#6 stevesm20b

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Posted 08 May 2012 - 07:18 PM

They already is a turbine Mooney. It's called a TBM850.



#7 xftrplt

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Posted 08 May 2012 - 07:21 PM

Quick Exam on (certified) Aviation.


Which term doesn't belong?


a.  Reliable


b.  Low cost


c.  Tested version of a 200HP Thielert


 



#8 N601RX

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Posted 08 May 2012 - 08:32 PM

The Mooney is the only non turbo diesel that we own.  My car is a diesel Jetta with over 350k miles and still gets over 50mph on the hi way.  Absolute zero problems and very little preventive Maint.  My wife has a new Passat that is getting in the high 40's. 



#9 BorealOne

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Posted 08 May 2012 - 08:44 PM

Keep your eyes out for the results of this recently announced partnership towards a big-block version of the already certified and in production Austro diesel engines used in the Diamond DA-42 twin...


http://www.steyr-motors.com/news/news-single/steyr-motors-and-austro-engine-form-development-partnership-for-280hp-6-cylinder-aircraft-engine/b3cba3e7eddf7ed04ee7fd0811f582aa/


 


 



#10 jetdriven

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Posted 08 May 2012 - 08:56 PM

The fuel specifics of a turbine are about twice as bad as a piston engine, ~.8-1.0 BSFC vs a .39-.42 for a LOP gasoline IO-360 or big bore Continental.  Someone is developing a 200HP turbine engine, and its 18 GPH.


The BSFC of a Centurion 2.0 isnt much better, around .38.  To get that it takes a turbocharger, water cooling, a gearbox, electronic fuel injection, a myriad of hoses and wires, and a gearbox overhaul (?35 grand) every 300 hours.  It is flat-rated to 155 HP, so you must fly it between 10-20K to realize the efficiency and cruise power advantages of the design.


Oshosh 2011 had the SMA 230 HP direct drive diesel engine on display.  For 230 HP is looked massive, complex, and expensive.  It is. SMA claims a BSFC of .365 and a 2,400 TBO.  That's still around 10 GPH.   It is available now for 75K plus installation, and it wouldnt be a good replacement for a 200 HP IO-360, but rather, might replace the already superb IO-550 in an Ovation.  No takers, obviously.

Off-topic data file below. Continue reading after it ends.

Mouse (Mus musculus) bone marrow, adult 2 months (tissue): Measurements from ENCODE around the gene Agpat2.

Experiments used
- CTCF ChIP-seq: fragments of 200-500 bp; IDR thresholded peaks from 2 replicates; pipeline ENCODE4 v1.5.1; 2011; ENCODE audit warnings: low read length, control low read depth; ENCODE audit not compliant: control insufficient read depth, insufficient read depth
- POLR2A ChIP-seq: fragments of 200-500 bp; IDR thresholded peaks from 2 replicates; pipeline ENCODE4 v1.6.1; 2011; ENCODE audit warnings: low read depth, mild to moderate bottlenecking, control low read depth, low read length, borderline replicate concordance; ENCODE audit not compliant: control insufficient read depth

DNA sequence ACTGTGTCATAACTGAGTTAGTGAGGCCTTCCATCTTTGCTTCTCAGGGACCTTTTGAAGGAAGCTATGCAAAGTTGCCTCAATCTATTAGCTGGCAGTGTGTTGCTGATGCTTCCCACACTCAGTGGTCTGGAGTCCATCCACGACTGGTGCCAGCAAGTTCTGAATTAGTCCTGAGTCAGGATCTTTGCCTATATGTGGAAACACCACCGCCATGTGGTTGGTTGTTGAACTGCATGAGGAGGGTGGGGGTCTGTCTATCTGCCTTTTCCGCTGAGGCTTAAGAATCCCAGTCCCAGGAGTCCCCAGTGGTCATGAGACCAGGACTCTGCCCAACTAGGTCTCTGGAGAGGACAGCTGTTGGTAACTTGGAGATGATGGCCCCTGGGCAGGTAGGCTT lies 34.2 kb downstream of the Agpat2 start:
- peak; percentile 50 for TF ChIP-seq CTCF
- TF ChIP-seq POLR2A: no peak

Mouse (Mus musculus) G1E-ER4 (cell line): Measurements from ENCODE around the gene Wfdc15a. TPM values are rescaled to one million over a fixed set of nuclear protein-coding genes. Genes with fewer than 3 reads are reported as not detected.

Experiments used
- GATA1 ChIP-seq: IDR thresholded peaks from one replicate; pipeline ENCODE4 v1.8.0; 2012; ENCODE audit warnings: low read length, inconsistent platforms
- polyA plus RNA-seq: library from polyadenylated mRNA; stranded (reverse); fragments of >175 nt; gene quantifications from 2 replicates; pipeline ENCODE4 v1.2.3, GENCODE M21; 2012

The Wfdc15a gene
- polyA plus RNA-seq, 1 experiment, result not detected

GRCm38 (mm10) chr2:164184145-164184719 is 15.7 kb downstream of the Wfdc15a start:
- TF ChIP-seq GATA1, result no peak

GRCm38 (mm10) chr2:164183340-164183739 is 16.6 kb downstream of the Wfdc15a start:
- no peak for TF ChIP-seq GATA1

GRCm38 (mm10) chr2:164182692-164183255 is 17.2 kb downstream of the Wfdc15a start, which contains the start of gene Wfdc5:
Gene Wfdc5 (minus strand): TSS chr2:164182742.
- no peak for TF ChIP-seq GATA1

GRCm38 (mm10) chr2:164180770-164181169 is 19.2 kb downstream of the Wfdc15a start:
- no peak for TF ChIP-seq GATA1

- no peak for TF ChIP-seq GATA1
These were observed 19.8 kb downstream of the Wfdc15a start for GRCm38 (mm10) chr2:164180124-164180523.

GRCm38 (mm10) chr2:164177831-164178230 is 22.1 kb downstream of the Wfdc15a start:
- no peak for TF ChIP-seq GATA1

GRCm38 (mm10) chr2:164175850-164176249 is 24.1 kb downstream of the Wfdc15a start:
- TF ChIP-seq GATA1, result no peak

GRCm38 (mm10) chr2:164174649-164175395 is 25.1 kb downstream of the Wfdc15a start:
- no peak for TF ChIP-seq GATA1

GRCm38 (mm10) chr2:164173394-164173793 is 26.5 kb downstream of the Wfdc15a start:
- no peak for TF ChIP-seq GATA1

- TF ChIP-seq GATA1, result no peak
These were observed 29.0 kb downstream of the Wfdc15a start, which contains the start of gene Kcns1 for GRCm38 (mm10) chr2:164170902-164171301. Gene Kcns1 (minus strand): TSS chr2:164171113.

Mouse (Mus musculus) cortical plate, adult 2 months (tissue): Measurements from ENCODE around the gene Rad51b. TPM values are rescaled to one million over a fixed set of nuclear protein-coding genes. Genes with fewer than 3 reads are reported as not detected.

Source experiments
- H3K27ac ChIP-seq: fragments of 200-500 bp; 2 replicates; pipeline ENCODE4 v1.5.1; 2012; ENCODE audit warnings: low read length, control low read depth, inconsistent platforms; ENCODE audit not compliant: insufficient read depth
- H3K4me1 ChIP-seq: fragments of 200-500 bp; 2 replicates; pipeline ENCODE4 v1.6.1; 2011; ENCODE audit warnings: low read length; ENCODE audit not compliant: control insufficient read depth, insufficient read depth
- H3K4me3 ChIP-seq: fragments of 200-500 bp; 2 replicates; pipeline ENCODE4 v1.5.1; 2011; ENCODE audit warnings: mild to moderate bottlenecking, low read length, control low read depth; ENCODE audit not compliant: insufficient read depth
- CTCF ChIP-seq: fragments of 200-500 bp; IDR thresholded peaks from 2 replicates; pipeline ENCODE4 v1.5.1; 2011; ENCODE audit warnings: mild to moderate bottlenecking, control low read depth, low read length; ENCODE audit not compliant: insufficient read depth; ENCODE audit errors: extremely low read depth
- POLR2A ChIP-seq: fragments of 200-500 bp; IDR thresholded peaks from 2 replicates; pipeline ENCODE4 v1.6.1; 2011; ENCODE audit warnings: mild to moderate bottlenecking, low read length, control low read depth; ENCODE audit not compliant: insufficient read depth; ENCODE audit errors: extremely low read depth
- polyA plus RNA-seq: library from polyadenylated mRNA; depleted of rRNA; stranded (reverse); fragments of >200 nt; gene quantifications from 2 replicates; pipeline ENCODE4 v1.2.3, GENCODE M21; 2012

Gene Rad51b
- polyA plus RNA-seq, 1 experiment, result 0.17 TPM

Continental's TD-300 is a copy of that, one was present as well.  Neither of the sales staff had any idea about them, and no timeline, nothing really.   A nice conversation piece.



#11 jerry-N5911Q

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Posted 08 May 2012 - 09:17 PM


Quote: jetdriven


The fuel specifics of a turbine are about twice as bad as a piston engine, ~.8-1.0 BSFC vs a .39-.42 for a LOP gasoline IO-360 or big bore Continental.




Well, I also have a JetProp with a PT6A-21 in a Mirage airframe.  With the old Lycoming 350 HP engine it would do 215 KTAS at FL230 on 22 GPH.   That's more fuel than the POH calls for, but the fuel flow was essential to keep the CHT in the green.   The turbine will do 215 KTAS on 25 GPH at FL230, so it is not twice as bad in practice, it is 10% worse in that example.   And JetA is cheaper per gallon. 


Forced low by ATC, yeah, it is a drag to burn 25 GPH at 160 KTAS at 5000 feet.   That's why we climb as high as possible on most flights.  


Too bad the turbine engine costs so much to buy because it sure is smooth, powerful and reliable.